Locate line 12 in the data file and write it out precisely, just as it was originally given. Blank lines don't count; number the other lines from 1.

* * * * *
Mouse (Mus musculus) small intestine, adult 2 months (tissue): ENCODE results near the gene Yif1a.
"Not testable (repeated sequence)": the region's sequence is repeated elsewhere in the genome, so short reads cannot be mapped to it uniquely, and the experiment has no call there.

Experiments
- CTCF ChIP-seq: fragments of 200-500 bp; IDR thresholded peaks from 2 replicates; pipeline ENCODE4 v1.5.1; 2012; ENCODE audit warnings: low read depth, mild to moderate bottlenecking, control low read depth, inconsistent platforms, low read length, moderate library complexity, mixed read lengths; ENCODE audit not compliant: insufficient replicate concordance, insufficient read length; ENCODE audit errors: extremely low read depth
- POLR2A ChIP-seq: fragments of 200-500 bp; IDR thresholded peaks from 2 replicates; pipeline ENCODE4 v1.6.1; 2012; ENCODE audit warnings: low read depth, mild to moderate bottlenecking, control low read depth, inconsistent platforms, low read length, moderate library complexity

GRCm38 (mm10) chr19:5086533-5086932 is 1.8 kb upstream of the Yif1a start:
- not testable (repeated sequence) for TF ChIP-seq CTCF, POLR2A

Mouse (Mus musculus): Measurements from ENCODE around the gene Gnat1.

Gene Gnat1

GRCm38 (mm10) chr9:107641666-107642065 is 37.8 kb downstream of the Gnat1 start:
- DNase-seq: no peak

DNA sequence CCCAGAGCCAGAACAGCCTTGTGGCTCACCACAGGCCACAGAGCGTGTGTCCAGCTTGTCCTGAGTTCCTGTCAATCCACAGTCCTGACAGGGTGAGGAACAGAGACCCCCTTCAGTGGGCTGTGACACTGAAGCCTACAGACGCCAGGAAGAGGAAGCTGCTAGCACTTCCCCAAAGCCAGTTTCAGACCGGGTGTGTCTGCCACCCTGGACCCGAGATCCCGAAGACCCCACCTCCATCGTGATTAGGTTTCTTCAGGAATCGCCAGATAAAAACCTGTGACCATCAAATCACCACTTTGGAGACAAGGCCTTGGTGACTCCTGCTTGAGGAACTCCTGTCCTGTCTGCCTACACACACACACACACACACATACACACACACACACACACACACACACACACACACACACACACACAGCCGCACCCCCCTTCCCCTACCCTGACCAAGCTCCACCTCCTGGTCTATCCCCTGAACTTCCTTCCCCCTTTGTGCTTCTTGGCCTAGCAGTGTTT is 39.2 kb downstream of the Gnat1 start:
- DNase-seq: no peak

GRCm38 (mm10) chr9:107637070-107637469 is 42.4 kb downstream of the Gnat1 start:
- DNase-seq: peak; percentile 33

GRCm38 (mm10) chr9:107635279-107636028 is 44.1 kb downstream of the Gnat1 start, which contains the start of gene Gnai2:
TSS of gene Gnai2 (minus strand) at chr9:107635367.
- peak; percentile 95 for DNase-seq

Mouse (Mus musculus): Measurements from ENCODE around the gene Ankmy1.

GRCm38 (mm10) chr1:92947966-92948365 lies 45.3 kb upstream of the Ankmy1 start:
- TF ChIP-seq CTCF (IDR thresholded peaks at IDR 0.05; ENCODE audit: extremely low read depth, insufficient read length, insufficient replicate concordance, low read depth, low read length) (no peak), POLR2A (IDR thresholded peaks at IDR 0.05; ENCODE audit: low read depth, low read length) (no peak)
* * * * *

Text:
DNA sequence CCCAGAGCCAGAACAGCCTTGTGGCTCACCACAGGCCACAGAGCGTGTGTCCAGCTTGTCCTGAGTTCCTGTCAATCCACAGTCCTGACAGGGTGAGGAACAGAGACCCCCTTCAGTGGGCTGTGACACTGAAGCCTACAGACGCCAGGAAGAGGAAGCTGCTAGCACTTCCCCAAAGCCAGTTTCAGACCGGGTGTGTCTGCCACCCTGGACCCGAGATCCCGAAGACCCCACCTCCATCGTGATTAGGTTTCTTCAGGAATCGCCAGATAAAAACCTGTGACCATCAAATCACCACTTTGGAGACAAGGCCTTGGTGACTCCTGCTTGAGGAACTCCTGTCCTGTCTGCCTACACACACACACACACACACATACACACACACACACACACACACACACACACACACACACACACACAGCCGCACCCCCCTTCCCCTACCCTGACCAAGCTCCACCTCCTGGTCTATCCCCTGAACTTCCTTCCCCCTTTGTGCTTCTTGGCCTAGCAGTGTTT is 39.2 kb downstream of the Gnat1 start: